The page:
English Heritage is to undertake its single largest conservation project with a major repair of ‘the most important bridge in the world’, the Iron Bridge in Shropshire.
Erected in 1779 over the River Severn in an area which was industrial powerhouse in the 18th century, the bridge was the first single-span arch bridge in the world to be made out of cast iron.
However Britain’s best-known Industrial Revolution monument is suffering from cracking so English Heritage is to pump £1.25m into repairing the bridge, which represented a turning point in British engineering as cast iron became widely used in the construction of bridges and buildings.
The overhaul will see the the bridge’s iron work and stone abutments examined and repaired, and the cast iron elements will be carefully cleaned and conserved. The bridge will also be repainted.
The Iron Bridge remained in full use for more 150 years by ever-increasing traffic, and was finally closed to vehicles in 1934 when it was designated an Ancient Monument. The whole area of Iron Bridge Gorge is designated a World Heritage Site in 1986.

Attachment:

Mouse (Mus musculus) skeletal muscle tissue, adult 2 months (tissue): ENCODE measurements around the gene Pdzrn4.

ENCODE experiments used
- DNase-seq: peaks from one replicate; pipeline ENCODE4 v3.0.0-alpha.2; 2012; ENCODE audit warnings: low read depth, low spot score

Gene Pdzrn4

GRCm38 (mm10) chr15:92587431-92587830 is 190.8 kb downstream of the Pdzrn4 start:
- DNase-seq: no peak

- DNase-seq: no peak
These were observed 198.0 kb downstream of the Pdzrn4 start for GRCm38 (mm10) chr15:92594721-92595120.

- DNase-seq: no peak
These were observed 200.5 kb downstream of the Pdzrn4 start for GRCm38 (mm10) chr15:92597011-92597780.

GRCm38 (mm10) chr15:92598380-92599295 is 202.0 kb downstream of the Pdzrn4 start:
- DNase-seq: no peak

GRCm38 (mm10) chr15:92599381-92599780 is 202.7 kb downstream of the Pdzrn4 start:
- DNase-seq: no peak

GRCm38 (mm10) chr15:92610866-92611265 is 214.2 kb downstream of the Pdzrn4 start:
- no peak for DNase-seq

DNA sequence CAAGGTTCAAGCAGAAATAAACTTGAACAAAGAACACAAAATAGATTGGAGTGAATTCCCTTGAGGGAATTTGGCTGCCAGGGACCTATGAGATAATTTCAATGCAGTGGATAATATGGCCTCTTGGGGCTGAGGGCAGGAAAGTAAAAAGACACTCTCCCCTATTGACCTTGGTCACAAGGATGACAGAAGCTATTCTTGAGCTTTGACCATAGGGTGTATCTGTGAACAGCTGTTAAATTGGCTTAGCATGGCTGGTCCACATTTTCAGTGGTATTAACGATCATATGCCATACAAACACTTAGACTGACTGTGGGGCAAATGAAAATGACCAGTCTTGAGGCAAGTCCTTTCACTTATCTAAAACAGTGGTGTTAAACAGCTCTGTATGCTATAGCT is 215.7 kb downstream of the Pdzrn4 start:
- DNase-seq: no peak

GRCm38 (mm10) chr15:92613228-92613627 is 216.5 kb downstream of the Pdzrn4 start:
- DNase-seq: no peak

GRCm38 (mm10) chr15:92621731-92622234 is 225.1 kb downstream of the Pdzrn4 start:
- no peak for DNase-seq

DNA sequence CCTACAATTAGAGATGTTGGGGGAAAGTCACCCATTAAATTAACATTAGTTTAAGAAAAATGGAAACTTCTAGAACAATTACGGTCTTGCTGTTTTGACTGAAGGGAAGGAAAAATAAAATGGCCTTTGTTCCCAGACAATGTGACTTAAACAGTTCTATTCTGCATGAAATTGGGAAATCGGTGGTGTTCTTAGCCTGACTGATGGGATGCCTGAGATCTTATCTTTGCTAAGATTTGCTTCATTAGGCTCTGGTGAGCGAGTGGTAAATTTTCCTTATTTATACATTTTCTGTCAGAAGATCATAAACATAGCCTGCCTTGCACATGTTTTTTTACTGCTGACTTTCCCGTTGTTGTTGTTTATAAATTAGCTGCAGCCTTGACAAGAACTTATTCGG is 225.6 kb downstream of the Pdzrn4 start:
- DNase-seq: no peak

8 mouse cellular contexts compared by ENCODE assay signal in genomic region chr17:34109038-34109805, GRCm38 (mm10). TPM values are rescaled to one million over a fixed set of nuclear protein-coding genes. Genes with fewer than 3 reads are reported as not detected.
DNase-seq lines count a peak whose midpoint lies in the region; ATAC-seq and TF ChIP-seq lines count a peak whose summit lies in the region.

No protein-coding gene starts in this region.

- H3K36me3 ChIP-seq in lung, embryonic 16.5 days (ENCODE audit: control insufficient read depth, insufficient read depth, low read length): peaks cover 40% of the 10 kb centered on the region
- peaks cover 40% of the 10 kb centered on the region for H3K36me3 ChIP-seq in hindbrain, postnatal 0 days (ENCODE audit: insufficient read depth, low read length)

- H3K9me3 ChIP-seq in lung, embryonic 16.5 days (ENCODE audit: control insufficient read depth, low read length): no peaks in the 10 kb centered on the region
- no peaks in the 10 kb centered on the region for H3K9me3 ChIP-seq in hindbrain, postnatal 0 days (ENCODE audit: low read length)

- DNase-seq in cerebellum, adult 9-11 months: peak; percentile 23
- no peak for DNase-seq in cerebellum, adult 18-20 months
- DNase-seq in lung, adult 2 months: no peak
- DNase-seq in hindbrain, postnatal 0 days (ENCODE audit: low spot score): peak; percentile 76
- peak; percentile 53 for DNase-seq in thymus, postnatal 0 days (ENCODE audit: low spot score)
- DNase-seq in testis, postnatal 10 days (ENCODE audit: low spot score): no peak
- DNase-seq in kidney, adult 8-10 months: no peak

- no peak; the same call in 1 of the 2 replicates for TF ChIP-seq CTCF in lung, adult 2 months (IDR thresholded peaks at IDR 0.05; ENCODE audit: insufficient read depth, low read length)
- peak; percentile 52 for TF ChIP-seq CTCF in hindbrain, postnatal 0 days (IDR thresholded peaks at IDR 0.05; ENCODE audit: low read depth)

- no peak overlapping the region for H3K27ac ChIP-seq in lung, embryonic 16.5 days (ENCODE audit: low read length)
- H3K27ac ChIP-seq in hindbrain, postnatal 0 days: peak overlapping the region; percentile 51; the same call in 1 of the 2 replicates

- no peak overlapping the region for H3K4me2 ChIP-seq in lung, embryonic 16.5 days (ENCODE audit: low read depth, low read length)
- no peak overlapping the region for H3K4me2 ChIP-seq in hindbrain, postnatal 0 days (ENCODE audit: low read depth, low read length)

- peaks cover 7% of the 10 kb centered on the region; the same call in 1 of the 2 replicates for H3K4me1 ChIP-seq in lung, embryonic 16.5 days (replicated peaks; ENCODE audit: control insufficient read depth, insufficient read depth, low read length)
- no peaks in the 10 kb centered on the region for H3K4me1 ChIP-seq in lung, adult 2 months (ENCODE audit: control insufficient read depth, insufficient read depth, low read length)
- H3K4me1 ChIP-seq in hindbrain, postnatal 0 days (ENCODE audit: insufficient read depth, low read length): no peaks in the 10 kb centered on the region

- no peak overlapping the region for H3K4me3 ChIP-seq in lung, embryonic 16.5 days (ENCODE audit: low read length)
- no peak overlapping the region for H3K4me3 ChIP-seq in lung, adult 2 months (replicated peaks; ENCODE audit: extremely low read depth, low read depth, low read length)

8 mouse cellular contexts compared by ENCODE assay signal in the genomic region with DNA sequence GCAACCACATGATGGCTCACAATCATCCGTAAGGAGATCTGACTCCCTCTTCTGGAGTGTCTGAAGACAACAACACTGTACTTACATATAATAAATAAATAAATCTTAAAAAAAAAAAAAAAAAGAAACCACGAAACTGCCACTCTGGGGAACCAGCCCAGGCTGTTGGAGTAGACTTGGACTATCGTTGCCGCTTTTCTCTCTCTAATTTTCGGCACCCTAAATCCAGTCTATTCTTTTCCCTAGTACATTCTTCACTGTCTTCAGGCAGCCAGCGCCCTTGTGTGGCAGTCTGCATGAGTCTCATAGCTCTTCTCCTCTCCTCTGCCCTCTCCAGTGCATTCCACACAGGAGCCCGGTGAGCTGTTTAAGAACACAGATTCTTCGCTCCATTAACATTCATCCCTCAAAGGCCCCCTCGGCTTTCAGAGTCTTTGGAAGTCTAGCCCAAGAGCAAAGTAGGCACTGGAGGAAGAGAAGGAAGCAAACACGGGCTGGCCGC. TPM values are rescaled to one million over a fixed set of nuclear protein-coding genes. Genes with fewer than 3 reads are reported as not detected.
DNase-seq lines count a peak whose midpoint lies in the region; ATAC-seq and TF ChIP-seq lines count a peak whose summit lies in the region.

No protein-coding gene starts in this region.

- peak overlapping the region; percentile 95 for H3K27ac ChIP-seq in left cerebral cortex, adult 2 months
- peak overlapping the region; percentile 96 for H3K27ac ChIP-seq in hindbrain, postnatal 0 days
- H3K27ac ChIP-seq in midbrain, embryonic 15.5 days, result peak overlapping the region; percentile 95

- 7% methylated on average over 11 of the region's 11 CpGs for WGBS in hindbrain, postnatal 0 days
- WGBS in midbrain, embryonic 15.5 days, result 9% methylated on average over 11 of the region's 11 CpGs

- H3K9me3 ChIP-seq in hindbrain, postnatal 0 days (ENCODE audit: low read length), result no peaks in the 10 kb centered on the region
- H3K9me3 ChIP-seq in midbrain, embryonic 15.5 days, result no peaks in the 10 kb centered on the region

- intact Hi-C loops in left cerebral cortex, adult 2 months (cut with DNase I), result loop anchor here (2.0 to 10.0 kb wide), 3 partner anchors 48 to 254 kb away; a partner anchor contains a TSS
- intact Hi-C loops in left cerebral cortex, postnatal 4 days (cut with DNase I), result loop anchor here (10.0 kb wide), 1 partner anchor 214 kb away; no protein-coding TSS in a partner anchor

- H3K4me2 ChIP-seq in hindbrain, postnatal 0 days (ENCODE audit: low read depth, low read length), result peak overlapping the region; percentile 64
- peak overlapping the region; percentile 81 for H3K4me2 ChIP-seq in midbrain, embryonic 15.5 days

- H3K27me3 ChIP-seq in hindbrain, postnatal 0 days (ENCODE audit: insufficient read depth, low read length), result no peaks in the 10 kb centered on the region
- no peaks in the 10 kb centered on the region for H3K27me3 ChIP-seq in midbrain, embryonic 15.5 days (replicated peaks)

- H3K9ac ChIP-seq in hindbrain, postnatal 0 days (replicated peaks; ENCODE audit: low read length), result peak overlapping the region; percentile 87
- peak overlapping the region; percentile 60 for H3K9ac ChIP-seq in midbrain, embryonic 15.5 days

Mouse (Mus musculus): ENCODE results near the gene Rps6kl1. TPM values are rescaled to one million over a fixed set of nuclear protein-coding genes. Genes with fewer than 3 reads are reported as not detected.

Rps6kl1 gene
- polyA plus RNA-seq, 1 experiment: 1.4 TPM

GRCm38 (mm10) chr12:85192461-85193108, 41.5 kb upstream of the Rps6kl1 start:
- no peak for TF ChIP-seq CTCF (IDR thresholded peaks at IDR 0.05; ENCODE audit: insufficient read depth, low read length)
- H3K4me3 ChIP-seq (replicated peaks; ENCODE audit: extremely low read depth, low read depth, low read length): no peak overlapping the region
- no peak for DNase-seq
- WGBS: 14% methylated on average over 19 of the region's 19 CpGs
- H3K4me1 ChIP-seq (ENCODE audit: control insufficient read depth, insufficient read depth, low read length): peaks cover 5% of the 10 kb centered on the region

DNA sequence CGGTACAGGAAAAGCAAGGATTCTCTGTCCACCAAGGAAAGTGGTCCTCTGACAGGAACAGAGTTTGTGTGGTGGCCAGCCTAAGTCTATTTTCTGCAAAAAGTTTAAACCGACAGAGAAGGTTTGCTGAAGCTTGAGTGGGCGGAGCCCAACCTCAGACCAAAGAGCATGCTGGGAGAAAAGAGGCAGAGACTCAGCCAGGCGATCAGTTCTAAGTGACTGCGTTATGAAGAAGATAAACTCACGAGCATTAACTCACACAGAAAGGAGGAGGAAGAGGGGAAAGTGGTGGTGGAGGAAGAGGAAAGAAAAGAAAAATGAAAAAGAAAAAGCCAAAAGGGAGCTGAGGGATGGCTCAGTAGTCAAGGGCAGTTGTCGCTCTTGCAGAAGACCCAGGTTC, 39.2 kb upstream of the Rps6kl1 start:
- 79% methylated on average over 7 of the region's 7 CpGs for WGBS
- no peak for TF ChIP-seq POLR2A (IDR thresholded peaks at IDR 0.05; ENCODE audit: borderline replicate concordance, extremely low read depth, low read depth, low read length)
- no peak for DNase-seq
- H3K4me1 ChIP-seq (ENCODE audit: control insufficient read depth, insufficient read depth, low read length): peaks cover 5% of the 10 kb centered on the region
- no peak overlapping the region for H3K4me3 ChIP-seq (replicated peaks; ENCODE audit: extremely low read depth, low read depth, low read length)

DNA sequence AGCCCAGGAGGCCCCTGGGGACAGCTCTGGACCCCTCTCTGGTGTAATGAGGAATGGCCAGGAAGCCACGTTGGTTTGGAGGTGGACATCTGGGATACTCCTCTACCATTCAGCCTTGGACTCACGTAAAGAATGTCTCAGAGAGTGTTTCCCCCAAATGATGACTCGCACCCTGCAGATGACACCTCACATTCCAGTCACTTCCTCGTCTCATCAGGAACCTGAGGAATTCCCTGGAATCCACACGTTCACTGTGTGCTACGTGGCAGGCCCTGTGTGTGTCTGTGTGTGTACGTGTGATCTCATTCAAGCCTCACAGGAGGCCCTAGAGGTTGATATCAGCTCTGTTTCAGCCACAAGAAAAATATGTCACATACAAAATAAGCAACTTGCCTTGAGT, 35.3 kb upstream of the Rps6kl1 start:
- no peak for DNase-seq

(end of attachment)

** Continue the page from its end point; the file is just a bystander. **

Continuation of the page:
English Heritage chief executive Kate Mavor said: “Iron Bridge is one of the wonders of the modern world. An iconic symbol of the Industrial Revolution, it is arguably the most important bridge ever built and without date, one of the most important sites in our care. This conservation project will ensure that both its revolutionary structure and the story those cast iron arches and beams tell, will continue to inspire us for generations to come.”
The bridge had a far-reaching impact on on the local society and economy. It was always intended as a monument to the achievements of Shropshire ironmasters as well as a river crossing – it was an advertisement that gave their ironworks an edge over their rivals.
Work on the bridge is expected to start in January 2017.